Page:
Sir Ron­ald’s plan for peace

The prom­i­nent ven­ture cap­i­tal­ist and backer of Gor­don Brown urges eco­nomic sup­port the Pales­tini­ans as a route to sta­bil­ity

The Jewish Chronicle - - NEWS - FROM JEFF BARAK, JERUSALEM

PROM­I­NENT GOR­DON Brown sup­porter Sir Ron­ald Co­hen has no in­ten­tion of fol­low­ing in the foot­steps of Lord Levy, Prime Min­is­ter Tony Blair’s en­voy to the Mid­dle East and a ma­jor Labour Party fundraiser.

“I’m not in­ter­ested in hav­ing an of­fi­cial po­si­tion,” Sir Ron­ald told the JC on Sun­day. “I’m not try­ing to be an en­voy.”

Sir Ron­ald, the for­mer chair­man of Apax, one of the world’s lead­ing private eq­uity in­vest­ment groups, was in Jerusalem to de­liver a lec­ture on the role of eco­nomic ini­tia­tives in peace­mak­ing. De­scrib­ing him­self as “a so­cial en­tre­pre­neur”, Sir Ron­ald said that he did not “view my­self as try­ing to take on the same type of chal­lenge as Michael Levy did.

“I’m try­ing to use my busi­ness knowl­edge and ac­cess to cap­i­tal mar­kets in or­der to help re­solve the Is­raeliPales­tinian con­flict… Busi­ness must make its voice heard. When pol­i­tics gets stuck, busi­ness can help get politi­cians back to­gether,” he said.

In his lec­ture to the Is­rael Coun­cil on For­eign Re­la­tions, Sir Ron­ald said that it was clear that pol­i­tics alone would not bring Is­raeli-Pales­tinian peace, and that eco­nomic driv­ers were needed to push the two sides for­ward.

“The im­por­tance of eco­nomics in con­flict res­o­lu­tion is that it sets aside the ques­tion of mo­tive, griev­ance, of his­tor­i­cal rights and wrongs, and fo­cuses in­stead on the ques­tion of the eco­nomic op­por­tu­nity… The busi­ness com­mu­nity has the power to in­flu­ence the process and can re­move some of the most se­ri­ous eco­nomic griev­ances.”

Is­rael and the Pales­tini­ans could learn from the ex­pe­ri­ence of North­ern Ire­land where, he said, private-sec­tor eco­nomic mea­sures, par­tic­u­larly in re­duc­ing Catholic un­em­ploy­ment, were a ma­jor fac­tor be­hind mit­i­gat­ing po­lit­i­cal vi­o­lence and ad­vanc­ing the cause of peace.

Sir Ron­ald, the chair­man of the Port­land Trust, said that Is­rael needed to have twin ob­jec­tives: it had to en­sure the se­cu­rity of its cit­i­zens while at the same time al­low the Pales­tinian econ­omy to de­velop by pro­vid­ing free­dom of move­ment for Pales­tinian work­ers and prod­ucts.

The aim, he said, should be for the Pales­tinian econ­omy to grow by an an­nual 10 per cent for 10 years.

“Prime Min­is­ter Olmert buys the eco­nomic ar­gu­ment,” Sir Ron­ald said. “The Prime Min­is­ter is open to this approach and I’ve had a num­ber of con­ver­sa­tions with him. The ques­tion is how you deal with the se­cu­rity is­sue” in terms of re­duc­ing the num­ber of check­points in the West Bank.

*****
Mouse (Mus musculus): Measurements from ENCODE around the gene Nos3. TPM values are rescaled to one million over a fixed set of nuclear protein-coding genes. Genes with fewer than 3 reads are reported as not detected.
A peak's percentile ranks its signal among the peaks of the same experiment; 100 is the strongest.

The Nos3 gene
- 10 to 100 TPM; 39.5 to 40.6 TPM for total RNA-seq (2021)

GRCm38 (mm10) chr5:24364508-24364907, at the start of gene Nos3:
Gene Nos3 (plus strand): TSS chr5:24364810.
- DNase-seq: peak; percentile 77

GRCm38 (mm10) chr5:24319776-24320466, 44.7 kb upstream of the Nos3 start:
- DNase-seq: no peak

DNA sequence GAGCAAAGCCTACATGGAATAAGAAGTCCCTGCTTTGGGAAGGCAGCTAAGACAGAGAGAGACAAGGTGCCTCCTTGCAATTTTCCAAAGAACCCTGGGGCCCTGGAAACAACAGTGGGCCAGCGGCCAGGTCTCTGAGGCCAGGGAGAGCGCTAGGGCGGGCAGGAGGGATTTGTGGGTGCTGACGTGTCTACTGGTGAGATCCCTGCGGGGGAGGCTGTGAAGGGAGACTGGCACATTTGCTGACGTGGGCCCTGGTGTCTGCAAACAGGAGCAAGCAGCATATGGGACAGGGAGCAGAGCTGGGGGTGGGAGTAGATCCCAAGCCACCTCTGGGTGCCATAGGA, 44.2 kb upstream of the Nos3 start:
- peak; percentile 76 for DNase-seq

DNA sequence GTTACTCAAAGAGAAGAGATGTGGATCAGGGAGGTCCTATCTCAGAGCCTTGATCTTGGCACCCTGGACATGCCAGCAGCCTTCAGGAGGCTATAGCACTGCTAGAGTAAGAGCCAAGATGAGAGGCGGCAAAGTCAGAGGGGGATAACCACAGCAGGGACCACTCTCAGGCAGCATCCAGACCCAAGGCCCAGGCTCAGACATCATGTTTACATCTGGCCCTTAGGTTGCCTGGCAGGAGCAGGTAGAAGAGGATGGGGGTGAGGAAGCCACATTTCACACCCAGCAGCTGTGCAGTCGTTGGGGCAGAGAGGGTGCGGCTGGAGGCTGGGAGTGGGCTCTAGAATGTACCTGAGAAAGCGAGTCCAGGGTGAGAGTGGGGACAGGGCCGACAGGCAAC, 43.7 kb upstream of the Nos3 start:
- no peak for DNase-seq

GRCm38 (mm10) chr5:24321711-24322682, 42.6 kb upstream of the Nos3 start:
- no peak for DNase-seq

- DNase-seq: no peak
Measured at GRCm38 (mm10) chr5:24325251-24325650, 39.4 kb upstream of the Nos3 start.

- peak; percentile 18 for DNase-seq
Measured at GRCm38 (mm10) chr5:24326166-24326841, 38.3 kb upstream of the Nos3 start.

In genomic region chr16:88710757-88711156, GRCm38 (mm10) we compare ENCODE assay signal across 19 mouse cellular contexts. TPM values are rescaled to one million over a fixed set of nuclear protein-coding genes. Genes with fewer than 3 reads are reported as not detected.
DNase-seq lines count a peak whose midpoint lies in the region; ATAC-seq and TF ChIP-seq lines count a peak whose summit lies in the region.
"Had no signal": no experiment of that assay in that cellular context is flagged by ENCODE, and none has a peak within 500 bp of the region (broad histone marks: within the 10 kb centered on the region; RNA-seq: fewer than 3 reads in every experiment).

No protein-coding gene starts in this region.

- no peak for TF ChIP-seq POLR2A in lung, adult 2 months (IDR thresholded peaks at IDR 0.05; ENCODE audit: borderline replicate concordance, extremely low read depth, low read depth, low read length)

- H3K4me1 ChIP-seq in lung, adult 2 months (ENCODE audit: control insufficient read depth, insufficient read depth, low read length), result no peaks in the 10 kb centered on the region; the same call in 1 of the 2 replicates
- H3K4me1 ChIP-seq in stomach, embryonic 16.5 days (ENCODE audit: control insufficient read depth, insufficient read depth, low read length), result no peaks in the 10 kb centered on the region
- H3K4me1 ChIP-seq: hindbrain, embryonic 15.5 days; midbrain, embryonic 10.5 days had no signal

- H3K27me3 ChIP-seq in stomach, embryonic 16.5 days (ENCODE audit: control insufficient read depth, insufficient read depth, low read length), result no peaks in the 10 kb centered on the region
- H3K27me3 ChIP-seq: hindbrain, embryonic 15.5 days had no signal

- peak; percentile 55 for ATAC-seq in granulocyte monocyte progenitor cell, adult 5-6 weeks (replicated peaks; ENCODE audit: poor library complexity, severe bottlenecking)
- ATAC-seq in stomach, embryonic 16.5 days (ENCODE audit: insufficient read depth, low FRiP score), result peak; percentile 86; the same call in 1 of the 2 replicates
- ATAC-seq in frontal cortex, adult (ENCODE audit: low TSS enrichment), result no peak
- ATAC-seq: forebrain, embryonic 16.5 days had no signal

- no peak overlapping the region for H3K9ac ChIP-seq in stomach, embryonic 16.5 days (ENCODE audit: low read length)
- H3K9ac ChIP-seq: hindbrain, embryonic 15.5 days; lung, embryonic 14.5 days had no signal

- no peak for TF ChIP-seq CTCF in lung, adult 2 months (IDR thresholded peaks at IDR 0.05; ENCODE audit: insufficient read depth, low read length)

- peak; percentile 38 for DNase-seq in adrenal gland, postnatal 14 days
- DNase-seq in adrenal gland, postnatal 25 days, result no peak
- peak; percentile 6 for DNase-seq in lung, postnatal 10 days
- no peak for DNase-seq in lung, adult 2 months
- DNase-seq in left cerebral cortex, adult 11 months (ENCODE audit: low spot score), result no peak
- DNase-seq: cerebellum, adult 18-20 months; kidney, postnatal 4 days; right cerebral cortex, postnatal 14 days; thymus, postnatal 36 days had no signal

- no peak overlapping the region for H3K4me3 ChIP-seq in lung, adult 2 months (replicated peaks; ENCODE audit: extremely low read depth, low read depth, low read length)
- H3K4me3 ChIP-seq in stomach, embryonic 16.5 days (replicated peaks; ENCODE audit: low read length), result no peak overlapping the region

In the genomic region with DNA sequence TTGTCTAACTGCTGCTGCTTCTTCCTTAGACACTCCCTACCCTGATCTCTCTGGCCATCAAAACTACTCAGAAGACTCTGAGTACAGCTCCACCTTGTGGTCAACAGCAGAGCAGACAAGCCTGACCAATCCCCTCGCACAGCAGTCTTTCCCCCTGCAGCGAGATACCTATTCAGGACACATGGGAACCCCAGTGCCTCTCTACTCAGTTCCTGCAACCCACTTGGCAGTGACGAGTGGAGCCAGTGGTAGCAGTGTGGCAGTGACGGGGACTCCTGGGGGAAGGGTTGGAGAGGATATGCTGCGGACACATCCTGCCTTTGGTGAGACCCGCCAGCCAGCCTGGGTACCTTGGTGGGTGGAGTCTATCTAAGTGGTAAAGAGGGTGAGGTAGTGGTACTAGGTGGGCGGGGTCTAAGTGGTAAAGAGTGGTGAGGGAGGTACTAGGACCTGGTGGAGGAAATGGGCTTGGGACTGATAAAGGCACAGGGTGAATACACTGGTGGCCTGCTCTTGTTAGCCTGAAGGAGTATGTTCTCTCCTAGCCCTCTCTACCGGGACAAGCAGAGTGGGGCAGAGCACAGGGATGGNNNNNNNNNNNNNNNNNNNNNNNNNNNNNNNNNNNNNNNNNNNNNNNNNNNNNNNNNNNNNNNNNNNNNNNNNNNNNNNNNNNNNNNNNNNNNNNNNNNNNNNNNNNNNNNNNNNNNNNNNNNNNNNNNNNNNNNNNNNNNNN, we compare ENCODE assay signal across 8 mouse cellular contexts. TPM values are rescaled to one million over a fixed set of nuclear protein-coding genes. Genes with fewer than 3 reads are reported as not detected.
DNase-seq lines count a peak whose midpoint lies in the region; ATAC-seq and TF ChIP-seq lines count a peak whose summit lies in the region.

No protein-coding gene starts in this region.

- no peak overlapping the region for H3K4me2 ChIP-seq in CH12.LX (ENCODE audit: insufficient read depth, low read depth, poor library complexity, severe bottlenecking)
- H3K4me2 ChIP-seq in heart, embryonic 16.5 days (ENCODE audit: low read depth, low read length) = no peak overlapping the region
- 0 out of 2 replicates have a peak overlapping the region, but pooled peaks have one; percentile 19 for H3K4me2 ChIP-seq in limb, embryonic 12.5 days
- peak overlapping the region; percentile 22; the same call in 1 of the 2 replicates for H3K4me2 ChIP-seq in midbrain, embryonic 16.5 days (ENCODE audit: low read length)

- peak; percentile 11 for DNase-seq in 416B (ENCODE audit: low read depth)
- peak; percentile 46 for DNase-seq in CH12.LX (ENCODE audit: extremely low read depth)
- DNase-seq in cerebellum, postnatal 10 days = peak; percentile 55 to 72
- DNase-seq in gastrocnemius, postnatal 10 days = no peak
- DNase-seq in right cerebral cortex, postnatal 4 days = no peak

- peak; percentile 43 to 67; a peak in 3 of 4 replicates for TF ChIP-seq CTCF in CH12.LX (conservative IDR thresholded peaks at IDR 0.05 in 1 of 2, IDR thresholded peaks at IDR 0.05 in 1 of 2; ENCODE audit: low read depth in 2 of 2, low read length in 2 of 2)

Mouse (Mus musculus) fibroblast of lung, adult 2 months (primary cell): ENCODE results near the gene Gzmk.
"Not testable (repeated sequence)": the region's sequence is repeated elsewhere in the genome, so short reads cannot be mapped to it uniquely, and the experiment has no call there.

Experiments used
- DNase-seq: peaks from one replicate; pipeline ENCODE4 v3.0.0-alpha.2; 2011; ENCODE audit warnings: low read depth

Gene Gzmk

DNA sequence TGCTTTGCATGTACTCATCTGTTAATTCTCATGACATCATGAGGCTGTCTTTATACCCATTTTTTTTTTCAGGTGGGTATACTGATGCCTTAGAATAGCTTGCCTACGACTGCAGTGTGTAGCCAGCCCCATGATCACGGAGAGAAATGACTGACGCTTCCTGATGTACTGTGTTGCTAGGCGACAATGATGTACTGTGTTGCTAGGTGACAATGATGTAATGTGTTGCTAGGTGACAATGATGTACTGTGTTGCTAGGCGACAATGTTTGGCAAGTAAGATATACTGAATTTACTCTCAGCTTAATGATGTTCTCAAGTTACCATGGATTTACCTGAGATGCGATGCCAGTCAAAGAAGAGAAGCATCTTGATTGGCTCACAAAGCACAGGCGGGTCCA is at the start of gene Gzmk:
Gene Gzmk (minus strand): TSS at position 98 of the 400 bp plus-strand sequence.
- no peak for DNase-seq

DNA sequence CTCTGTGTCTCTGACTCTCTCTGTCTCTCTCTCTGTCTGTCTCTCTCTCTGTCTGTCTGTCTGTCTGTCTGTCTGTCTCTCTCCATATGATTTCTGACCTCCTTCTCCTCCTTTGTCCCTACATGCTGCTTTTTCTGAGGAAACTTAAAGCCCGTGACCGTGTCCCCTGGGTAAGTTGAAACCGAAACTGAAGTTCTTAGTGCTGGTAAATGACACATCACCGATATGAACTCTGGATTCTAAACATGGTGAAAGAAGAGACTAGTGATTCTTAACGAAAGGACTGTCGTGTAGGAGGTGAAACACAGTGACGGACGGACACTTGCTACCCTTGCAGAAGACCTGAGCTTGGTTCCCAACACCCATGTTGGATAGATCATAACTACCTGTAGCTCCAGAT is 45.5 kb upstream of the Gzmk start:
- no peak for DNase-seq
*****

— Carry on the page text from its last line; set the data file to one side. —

In 2003, the Port­land Trust con­ducted a study of the Pales­tinian econ­omy at the re­quest of the UK gov­ern­ment. “The Pales­tini­ans could sur­prise us all in terms of their eco­nomic abil­ity,” Sir Ron­ald said, not­ing that Pales­tinian so­ci­ety had a very high lit­er­acy rate and that two-thirds of the pop­u­la­tion were em­ployed in the private sec­tor.

“Busi­ness peo­ple,” he con­tin­ued, “want to put the con­flict be­hind them. Noth­ing will come from a painful stale­mate… Private-sec­tor em­ploy­ees do not have job se­cu­rity, un­like gov­ern­ment work­ers.

“It there­fore makes sense to de­velop the Pales­tinian private sec­tor so as to make peo­ple less likely to want ter­ror.”

Not­ing that Pales­tinian banks lent only 20 per cent of their funds to the private sec­tor due to the risks in­volved, the Port­land Trust has worked with EU and Amer­i­can in­sti­tu­tions to pro­vide more than £100 mil­lion of loan guar­an­tees to Pales­tinian banks so that they will ex­tend their credit to small and medium-sized busi­nesses in the Pales­tinian ter­ri­to­ries. The Port­land Trust is also de­vel­op­ing a mi­cro­fi­nance sec­tor for loans un­der £3,000 for very small busi­nesses.

In in­tro­duc­ing Sir Ron­ald’s lec­ture, Is­rael’s Vice Pre­mier Shi­mon Peres noted that “in the Mid­dle East, there was too much diplo­macy and strat­egy and not enough econ­omy”. He pointed out that China changed “not be­cause it had been in­vaded by an army but be­cause it de­cided on the free mar­ket.

“We have to move on a dou­ble-track pol­icy, one po­lit­i­cal with the Pales­tini­ans, which I’m not sure how far it will go,” said Mr Peres, “and a so­cial, eco­nomic track, in­de­pen­dent of the po­lit­i­cal one.”

Sir Ron­ald Co­hen ad­dress­ing the Is­raeli Coun­cil on For­eign Re­la­tions

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